Is Social Media For Everyone?

I was reading a blog post recently by Valeria Maltoni (aka ConversationAgent) about Apple and its army of customer evangelists who enthusiastically spread the gospel about new products and genius of Apple CEO Steve Jobs. Part of Apple’s ability to activate and engage customer evangelists is an aggressive and creative advertising effort that saw the company spend nearly $500-million in 2008.

What’s interesting about Apple and its ability to generate amazing amounts of conversations is how it’s not really using social media at a time when many consumer-focused companies are scrambling to get on the bandwagon. Apple seems to be saying that it doesn’t really need to use social media because it has millions of customers using social media on its behalf. In many ways, Apple has been able to outsource social media.

It begs the question: Are there some or many consumer-facing companies don’t need to use social media?

If your customers are using social media to spread the word about your products and services, provide customer service, answer questions and build the brand’s presence, does it make sense for some companies to stay out of the social fray?

Instead, they can feed the machine by generating content that evangelists (and non-evangelists) can use when blogging, tweeting, Facebook updating, etc.

The reality is Apple may be an exception to the rule because social media makes sense for many companies as part of their communications, marketing and sales programs. Then again, it raises the issue of whether social media is for everyone at a time when social media is being trumpeted as a cure-all or silver bullet.

6 Comments on “Is Social Media For Everyone?”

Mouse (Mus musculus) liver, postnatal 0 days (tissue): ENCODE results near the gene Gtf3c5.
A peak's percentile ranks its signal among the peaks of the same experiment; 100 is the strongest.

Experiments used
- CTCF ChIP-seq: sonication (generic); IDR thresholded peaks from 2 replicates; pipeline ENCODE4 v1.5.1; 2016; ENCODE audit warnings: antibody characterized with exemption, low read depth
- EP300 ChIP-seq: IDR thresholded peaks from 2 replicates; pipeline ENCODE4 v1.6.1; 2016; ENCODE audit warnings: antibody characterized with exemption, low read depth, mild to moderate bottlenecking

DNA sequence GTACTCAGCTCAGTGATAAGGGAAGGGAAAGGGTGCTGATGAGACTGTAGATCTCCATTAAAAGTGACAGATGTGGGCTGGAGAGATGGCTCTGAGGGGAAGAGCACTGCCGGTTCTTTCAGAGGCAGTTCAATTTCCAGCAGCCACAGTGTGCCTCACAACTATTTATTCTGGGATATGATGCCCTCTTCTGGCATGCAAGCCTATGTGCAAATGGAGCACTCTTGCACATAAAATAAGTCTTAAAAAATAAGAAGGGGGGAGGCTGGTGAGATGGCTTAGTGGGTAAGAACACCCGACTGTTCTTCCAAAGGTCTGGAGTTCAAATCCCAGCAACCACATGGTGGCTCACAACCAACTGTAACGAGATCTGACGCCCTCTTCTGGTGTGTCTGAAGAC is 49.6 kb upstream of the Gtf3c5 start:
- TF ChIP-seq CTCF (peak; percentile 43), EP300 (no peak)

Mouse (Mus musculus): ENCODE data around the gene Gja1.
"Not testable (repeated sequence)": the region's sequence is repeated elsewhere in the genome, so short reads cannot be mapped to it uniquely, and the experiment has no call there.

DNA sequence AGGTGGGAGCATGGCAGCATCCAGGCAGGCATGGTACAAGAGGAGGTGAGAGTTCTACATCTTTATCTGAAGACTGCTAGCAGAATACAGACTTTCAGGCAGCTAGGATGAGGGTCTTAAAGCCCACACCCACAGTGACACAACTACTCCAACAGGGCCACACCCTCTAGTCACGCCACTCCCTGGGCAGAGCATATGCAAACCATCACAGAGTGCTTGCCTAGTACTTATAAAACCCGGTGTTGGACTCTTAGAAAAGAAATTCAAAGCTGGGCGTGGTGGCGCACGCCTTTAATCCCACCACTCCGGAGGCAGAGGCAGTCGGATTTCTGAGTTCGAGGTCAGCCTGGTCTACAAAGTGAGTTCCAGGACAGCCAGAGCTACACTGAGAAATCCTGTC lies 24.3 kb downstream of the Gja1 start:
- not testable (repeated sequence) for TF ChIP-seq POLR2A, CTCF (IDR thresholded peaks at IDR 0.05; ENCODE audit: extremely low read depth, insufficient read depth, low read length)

1. Funny you should post about this – I was just reading The New Rules of Marketing & PR by David Meerman Scott and he talks about tapping into blogs and getting millions of evangelists to tell your story and I just had a conversation with a friend about how we thought that is exactly what Apple is doing.

    They have controlled leaks to certain people which gets the “buzz” about new product (iPad as an example) going. Apple themselves don’t blog but other people blog about Apple. I’m sure they are researching what others are saying, commenting on posts and perhaps shaping conversations with those controlled leaks.

    Who knows, perhaps one day we will see a blog written by Apple but until then…

    Aleksandra S
    (aka @alisaan on Twitter)

    1. Alexsandra,

      I agree that companies with evangelists could rely on them to take the social media lead, although I do think it’s important that companies have a social media presence as well.

  2. SORRY! CORRECTED VERSION:

    I’m sure that this is a question that many marketing people are asking themselves at the moment.

    One thing that Apple has always done really well is stoked up its fan base by treating fans with respect and giving them insights on the company and what its working on. I’d agree with Aleksandra, if Apple is empowering millions of evangelists to tell its story, then that may be the smartest social media strategy of all. Could Apple have driven more social media buzz on iPad day by launching a large-scale Apple-branded social media campaign? Doubtful in my opinion.

    Carrington
    Twitter: @CarringtonMalin

  3. Apple is a superb social marketer – no matter what channels or tools they use or do not use that are in today’s “social media toolkit” – they kill social marketing.

    Why? they have people, opinion and thought leaders talking about their products ALL THE TIME!!! Online and offline…

    There are other means to social marketing than simply sticking to the obvious social media/networking tools (twitter, blogs, facebook etc.)

  4. Pingback: Does Every Company Need Social Media | Mark Evans Tech

Leave a Reply